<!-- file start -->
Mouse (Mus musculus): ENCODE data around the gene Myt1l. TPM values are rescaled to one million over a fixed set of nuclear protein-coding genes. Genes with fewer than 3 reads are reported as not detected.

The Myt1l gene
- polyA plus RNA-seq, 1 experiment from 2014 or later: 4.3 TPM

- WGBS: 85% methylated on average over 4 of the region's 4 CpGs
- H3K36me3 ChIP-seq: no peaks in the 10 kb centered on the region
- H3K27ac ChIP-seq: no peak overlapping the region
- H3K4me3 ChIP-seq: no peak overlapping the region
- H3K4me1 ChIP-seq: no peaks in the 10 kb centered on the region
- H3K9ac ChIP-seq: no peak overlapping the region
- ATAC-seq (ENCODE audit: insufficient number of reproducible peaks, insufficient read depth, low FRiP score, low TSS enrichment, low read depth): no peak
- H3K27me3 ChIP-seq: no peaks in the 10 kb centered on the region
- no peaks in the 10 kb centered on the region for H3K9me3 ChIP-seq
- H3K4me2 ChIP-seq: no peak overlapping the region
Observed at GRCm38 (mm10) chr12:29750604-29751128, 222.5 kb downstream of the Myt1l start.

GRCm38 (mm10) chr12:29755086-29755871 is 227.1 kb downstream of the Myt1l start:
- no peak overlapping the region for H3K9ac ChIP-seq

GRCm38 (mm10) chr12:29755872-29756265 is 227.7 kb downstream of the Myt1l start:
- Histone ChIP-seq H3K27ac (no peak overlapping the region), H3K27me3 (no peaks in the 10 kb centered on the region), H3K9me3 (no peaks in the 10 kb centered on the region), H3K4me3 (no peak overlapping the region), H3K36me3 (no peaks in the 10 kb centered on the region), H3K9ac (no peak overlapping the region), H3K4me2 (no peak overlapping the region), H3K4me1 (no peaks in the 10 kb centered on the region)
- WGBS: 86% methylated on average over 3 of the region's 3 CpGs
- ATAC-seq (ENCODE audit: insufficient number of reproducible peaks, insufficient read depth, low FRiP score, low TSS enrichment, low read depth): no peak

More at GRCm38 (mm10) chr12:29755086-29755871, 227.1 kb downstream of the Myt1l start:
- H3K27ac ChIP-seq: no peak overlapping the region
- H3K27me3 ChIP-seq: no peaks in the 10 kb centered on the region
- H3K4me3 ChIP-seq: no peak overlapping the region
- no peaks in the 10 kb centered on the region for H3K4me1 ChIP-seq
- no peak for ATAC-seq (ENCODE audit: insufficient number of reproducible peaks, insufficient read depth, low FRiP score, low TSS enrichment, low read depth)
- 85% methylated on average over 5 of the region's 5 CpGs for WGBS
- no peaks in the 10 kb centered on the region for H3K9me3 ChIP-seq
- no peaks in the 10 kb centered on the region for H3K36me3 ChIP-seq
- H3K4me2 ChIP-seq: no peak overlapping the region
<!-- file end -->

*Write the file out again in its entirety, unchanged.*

Mouse (Mus musculus): ENCODE data around the gene Myt1l. TPM values are rescaled to one million over a fixed set of nuclear protein-coding genes. Genes with fewer than 3 reads are reported as not detected.

The Myt1l gene
- polyA plus RNA-seq, 1 experiment from 2014 or later: 4.3 TPM

- WGBS: 85% methylated on average over 4 of the region's 4 CpGs
- H3K36me3 ChIP-seq: no peaks in the 10 kb centered on the region
- H3K27ac ChIP-seq: no peak overlapping the region
- H3K4me3 ChIP-seq: no peak overlapping the region
- H3K4me1 ChIP-seq: no peaks in the 10 kb centered on the region
- H3K9ac ChIP-seq: no peak overlapping the region
- ATAC-seq (ENCODE audit: insufficient number of reproducible peaks, insufficient read depth, low FRiP score, low TSS enrichment, low read depth): no peak
- H3K27me3 ChIP-seq: no peaks in the 10 kb centered on the region
- no peaks in the 10 kb centered on the region for H3K9me3 ChIP-seq
- H3K4me2 ChIP-seq: no peak overlapping the region
Observed at GRCm38 (mm10) chr12:29750604-29751128, 222.5 kb downstream of the Myt1l start.

GRCm38 (mm10) chr12:29755086-29755871 is 227.1 kb downstream of the Myt1l start:
- no peak overlapping the region for H3K9ac ChIP-seq

GRCm38 (mm10) chr12:29755872-29756265 is 227.7 kb downstream of the Myt1l start:
- Histone ChIP-seq H3K27ac (no peak overlapping the region), H3K27me3 (no peaks in the 10 kb centered on the region), H3K9me3 (no peaks in the 10 kb centered on the region), H3K4me3 (no peak overlapping the region), H3K36me3 (no peaks in the 10 kb centered on the region), H3K9ac (no peak overlapping the region), H3K4me2 (no peak overlapping the region), H3K4me1 (no peaks in the 10 kb centered on the region)
- WGBS: 86% methylated on average over 3 of the region's 3 CpGs
- ATAC-seq (ENCODE audit: insufficient number of reproducible peaks, insufficient read depth, low FRiP score, low TSS enrichment, low read depth): no peak

More at GRCm38 (mm10) chr12:29755086-29755871, 227.1 kb downstream of the Myt1l start:
- H3K27ac ChIP-seq: no peak overlapping the region
- H3K27me3 ChIP-seq: no peaks in the 10 kb centered on the region
- H3K4me3 ChIP-seq: no peak overlapping the region
- no peaks in the 10 kb centered on the region for H3K4me1 ChIP-seq
- no peak for ATAC-seq (ENCODE audit: insufficient number of reproducible peaks, insufficient read depth, low FRiP score, low TSS enrichment, low read depth)
- 85% methylated on average over 5 of the region's 5 CpGs for WGBS
- no peaks in the 10 kb centered on the region for H3K9me3 ChIP-seq
- no peaks in the 10 kb centered on the region for H3K36me3 ChIP-seq
- H3K4me2 ChIP-seq: no peak overlapping the region